The CDC is investigating possible occupational exposure to HIV, hepatitis B virus, hepatitis C virus and Mycobacterium tuberculosis among workers at a human nontransplant anatomical donation center in Arizona.
The workers were preparing nontransplant anatomical materials that
are used by universities and companies for medical education and
research. Nontransplant anatomical centers process thousands of cadavers
yearly, according to the
MMWR report. The center in question may
not have consistently implemented the standards set forth by the
American Association of Tissue Banks for these donation organizations.
According to the CDC, and cadavers and nontransplant anatomical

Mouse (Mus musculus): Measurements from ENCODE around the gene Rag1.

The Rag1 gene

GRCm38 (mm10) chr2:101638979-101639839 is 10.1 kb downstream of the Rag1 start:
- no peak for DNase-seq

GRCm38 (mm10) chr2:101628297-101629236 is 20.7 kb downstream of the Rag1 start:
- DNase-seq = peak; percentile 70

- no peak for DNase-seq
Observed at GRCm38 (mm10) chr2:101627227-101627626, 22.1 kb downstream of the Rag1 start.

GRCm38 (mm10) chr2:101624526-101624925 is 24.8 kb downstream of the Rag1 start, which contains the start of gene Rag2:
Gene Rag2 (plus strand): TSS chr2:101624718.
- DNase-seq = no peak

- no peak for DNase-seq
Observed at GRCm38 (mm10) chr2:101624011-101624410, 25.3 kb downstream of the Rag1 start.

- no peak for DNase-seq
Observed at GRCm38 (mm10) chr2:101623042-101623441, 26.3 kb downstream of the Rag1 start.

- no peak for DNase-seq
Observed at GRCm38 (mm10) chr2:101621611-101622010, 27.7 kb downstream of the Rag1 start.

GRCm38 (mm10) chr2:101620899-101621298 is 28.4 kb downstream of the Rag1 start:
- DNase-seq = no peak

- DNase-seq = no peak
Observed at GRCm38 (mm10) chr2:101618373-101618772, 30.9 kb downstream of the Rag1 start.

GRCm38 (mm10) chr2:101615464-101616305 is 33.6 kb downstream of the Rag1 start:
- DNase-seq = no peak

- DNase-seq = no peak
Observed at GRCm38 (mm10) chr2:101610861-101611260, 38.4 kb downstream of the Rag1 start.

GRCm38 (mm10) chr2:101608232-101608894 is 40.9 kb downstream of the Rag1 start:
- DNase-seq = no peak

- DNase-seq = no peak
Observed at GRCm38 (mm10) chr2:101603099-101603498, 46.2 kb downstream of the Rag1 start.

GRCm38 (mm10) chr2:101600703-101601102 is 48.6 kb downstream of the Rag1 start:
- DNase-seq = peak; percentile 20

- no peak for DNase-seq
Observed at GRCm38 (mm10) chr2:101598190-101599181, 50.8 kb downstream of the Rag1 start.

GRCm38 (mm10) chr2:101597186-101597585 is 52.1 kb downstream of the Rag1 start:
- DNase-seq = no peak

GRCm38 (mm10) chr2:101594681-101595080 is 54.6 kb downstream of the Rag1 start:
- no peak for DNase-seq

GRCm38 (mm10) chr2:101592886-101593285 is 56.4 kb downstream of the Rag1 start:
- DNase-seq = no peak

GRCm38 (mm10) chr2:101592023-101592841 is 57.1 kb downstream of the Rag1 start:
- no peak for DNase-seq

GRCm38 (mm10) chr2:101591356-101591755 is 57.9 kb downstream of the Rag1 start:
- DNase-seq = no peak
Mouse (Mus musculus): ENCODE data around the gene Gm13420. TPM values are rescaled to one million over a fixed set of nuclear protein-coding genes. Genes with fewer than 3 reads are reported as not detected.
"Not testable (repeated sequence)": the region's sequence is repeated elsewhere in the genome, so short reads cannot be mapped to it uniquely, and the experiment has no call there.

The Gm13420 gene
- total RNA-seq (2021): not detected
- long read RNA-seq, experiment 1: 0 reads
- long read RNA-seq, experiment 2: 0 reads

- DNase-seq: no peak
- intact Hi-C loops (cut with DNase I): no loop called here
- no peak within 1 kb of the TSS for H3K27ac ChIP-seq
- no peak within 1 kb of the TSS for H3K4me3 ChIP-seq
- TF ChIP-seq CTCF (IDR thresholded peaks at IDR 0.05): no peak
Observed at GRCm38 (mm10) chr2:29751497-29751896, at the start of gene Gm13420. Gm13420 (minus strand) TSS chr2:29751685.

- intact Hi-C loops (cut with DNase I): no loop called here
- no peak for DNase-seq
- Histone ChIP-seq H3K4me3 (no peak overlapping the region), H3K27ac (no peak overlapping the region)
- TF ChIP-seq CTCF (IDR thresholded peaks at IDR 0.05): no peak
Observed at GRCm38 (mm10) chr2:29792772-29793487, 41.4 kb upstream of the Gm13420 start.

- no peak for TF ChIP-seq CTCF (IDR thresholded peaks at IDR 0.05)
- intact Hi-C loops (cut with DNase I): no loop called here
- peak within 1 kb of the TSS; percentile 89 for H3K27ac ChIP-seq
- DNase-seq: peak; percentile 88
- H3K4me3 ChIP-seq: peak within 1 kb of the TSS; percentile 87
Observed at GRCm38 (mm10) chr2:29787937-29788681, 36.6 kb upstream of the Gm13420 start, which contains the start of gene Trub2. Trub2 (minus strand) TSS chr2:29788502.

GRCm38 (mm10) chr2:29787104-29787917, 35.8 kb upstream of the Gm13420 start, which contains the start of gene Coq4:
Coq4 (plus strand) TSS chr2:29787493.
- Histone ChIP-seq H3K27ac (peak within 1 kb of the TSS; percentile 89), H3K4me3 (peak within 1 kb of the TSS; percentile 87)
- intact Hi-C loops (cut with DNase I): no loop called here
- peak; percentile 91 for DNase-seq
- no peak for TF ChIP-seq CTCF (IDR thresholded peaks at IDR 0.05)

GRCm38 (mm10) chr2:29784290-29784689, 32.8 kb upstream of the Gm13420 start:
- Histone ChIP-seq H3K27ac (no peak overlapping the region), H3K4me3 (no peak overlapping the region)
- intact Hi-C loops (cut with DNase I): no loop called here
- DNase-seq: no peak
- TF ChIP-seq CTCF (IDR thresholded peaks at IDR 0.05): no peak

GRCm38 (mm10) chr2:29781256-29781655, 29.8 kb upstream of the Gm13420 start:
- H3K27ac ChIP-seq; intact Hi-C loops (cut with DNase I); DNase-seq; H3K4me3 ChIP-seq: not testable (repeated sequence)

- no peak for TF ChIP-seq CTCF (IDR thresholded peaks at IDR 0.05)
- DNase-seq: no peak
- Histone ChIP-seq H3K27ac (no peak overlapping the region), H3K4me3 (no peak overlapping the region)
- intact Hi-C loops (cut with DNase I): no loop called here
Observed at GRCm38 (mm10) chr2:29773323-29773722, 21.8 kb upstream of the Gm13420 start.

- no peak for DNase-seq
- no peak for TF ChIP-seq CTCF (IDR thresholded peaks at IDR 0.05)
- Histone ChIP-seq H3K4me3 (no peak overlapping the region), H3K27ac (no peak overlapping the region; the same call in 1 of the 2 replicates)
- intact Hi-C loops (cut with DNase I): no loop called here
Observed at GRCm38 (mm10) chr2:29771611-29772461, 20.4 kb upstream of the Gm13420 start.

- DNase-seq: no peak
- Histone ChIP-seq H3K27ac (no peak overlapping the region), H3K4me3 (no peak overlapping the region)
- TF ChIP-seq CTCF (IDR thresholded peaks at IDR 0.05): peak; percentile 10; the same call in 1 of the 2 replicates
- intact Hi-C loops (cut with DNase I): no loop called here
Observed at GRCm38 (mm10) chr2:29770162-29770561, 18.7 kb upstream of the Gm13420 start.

materials are considered infectious even if they are known to test
negative for HIV, HBV
and HCV. Bloodborne infections can be transmitted when the infectious
material comes into contact with mucous membranes, nonintact skin or a
percutaneous injury. M. tuberculosis can be transmitted by aerosols generated when manipulating the infectious tissues.
Labels: occupational exposure, transmission-prevention